Friday, March 26, 2004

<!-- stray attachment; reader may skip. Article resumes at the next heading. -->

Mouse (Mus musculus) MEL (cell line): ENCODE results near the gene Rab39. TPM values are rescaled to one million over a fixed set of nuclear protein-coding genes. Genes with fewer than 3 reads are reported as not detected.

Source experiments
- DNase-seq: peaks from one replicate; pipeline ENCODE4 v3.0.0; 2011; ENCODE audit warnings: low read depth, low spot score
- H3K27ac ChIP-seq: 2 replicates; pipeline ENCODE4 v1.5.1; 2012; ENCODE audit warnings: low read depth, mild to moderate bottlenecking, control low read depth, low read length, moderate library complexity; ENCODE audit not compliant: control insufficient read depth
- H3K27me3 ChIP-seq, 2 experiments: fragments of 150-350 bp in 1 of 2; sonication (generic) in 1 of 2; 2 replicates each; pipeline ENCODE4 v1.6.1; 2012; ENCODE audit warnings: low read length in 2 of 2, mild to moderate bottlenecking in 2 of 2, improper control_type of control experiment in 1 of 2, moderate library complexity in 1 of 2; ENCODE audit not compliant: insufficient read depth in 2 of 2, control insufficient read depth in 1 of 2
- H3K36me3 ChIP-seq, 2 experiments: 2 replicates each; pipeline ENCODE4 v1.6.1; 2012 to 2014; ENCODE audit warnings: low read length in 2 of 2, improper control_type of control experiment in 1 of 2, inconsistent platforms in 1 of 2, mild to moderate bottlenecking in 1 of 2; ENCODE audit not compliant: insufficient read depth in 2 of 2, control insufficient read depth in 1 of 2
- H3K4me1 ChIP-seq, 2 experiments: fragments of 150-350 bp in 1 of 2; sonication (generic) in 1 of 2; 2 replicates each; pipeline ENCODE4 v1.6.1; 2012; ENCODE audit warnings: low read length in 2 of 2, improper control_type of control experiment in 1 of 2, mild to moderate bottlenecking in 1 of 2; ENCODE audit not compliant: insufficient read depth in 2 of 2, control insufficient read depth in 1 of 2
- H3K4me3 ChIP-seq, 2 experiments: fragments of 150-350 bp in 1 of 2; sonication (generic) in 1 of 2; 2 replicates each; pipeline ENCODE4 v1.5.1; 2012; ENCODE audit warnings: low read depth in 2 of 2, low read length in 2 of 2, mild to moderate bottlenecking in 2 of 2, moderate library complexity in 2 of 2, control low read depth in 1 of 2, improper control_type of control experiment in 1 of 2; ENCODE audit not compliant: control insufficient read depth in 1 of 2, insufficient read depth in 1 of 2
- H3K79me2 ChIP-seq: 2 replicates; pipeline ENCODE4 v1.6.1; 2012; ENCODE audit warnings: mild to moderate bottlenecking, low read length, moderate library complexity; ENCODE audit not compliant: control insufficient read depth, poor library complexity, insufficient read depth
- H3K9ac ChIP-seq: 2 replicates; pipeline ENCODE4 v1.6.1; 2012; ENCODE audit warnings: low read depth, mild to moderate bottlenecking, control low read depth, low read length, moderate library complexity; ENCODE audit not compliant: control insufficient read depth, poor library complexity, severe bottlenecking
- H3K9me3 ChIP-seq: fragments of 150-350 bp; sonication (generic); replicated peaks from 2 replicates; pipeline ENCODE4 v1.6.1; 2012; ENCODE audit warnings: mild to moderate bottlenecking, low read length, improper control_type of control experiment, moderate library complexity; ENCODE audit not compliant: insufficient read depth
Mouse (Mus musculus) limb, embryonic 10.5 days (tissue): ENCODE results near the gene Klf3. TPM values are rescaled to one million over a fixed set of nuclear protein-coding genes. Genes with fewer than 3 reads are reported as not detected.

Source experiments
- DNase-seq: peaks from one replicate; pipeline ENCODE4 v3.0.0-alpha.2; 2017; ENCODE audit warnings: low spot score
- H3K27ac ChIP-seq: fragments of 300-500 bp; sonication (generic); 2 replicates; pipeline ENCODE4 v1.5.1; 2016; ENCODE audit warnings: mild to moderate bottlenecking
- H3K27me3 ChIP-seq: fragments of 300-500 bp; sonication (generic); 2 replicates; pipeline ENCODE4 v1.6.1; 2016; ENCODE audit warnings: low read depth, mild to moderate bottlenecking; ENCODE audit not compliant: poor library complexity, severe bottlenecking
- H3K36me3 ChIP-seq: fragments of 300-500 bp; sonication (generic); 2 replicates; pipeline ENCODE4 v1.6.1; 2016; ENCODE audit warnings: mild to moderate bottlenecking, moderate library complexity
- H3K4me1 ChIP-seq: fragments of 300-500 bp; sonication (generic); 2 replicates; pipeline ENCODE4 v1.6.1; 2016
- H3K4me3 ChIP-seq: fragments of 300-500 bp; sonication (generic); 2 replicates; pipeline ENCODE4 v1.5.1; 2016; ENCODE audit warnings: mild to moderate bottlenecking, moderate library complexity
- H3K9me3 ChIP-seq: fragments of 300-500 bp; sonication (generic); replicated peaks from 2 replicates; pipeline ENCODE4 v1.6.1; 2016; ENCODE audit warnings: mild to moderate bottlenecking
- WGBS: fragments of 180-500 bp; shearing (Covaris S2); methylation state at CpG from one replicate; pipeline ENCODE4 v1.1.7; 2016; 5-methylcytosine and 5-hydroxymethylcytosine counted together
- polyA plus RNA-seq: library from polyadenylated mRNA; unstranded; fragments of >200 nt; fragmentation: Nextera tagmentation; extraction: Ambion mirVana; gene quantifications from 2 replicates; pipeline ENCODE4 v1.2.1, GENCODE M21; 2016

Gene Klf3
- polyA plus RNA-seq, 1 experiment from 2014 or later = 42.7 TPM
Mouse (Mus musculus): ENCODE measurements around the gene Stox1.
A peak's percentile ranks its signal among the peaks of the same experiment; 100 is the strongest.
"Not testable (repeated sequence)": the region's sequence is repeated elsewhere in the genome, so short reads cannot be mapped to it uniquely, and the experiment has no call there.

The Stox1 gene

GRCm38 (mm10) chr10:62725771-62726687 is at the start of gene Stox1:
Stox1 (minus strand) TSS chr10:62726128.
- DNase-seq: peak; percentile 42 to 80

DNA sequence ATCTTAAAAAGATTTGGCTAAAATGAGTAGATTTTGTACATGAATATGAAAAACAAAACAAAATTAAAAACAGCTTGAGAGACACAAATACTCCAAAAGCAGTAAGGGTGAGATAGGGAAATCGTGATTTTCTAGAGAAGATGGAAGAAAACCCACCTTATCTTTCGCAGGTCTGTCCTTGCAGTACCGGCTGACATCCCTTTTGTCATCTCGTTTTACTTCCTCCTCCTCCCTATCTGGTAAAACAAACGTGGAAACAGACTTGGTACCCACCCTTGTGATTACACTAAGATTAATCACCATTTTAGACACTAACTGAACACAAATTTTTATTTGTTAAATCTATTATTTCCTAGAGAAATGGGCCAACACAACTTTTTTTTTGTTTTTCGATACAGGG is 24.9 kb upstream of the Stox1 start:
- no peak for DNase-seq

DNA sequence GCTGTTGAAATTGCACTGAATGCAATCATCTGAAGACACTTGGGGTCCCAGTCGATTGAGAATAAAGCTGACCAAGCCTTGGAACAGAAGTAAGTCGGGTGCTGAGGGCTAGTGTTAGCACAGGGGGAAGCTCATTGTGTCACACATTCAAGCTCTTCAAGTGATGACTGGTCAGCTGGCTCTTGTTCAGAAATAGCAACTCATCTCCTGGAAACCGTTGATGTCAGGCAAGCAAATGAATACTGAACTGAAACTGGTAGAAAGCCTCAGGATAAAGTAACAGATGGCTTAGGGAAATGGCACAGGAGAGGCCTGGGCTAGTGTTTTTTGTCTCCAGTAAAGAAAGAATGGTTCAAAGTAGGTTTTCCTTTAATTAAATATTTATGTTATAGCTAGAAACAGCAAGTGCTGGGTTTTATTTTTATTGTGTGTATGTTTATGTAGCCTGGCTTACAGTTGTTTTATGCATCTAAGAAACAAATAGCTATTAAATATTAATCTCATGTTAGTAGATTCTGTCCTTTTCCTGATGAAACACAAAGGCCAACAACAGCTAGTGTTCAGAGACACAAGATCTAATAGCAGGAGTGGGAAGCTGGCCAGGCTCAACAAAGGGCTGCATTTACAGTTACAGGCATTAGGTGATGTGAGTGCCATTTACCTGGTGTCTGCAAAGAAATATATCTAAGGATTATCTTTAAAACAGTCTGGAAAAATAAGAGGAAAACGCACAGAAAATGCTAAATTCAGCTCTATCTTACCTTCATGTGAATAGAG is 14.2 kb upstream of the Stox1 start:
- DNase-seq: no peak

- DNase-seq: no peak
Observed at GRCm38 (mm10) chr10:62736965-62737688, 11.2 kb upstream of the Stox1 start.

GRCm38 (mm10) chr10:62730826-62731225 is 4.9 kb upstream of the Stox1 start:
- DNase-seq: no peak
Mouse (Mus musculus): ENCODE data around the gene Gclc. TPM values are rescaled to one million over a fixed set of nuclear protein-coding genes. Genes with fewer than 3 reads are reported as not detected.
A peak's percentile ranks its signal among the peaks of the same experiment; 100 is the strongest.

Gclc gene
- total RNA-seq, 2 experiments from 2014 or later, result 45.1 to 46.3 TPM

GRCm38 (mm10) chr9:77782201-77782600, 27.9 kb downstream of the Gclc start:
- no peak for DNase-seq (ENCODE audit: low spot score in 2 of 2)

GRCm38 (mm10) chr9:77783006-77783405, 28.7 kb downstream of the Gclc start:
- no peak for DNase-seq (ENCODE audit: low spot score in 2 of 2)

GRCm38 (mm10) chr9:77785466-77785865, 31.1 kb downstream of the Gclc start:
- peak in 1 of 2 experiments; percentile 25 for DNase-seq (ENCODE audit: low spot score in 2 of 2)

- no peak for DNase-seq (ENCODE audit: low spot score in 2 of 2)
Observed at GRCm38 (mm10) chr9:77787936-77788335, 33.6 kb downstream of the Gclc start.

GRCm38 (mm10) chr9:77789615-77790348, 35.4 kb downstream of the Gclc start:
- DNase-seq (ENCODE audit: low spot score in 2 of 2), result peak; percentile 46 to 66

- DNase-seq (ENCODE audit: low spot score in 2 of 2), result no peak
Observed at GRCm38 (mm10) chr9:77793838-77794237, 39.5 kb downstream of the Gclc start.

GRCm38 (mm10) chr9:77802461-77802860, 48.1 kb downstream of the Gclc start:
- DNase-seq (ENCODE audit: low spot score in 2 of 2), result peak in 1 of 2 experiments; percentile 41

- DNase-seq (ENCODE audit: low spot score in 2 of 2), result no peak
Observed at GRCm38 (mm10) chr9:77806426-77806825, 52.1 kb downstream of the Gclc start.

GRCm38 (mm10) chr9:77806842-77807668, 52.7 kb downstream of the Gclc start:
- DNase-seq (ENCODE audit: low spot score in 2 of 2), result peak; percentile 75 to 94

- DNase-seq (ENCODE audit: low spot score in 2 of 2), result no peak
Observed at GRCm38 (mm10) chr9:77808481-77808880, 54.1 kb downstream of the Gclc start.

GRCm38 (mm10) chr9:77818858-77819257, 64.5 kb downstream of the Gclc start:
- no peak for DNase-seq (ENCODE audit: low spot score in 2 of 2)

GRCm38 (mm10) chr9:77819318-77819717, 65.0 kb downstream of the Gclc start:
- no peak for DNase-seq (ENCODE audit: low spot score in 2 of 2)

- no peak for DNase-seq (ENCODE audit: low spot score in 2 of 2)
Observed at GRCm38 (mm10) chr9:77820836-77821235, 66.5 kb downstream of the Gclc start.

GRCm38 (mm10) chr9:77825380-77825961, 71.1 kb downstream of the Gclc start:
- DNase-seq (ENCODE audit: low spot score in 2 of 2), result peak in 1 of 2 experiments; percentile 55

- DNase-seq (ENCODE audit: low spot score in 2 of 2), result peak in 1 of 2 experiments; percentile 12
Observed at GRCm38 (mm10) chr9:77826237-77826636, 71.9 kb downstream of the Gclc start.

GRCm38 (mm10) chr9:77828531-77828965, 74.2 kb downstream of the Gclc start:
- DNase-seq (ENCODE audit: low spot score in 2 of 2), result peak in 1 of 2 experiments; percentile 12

Weakland's retirement After his retirement in disgrace, admitting to an affair with and a hush-money payoff to a younger man, Archbishop Rembert Weakland has made some appearances lately that have stirred the pot. He was set to celebrate confirmation at his former secretary's parish in suburban Milwaukee this spring. A vigorous protest of some parishioners ensued, prompting his withdrawal. This week, I've noticed a heap of disdain on the net for his nerve at setting up a home page. I find myself critical of him in some of these instances, and of those who protest his retirement activities. First, though I have respected him as a bishop, musician, and sensible voice in Catholicism, I do think his continued participation in the public life of the Church presents a problem. Sadly, his past, and the general perception of bishops these days make it impossible for his voice to be heard. Plus, there are people in active ministry who can say what he has to say, say it better, and say it with more authority than he. If an article needs to be written, let someone else write it. If a confirmation needs to be celebrated, let another bishop or the pastor lead it. As for his web site, while I don't plan on bookmarking it, I will probably surf there from time to time. If his friends and followers want to visit there and read, that's no bother to me. If his detractors need their daily dose of rage, I guess that's on their souls, not his or mine. However, I detect a little too much huffiness about all this. Nobody bats an eye when Cardinal Law ocean-hops, getting "noticed" in Rome by John Allen or by the international media. Maybe Law finds comfort in an element of church society that doesn't want to ring his neck, and might still think rather highly of him. The same people who want Weakland shut up in a monastery for the rest of his life seem to say very little when Law wanders from the Maryland convent which serves as his American home these days. I think caution is advised when getting sanctimonious about public sinners. Look where it got the elder son, or is this past Sunday too far back in the memory banks?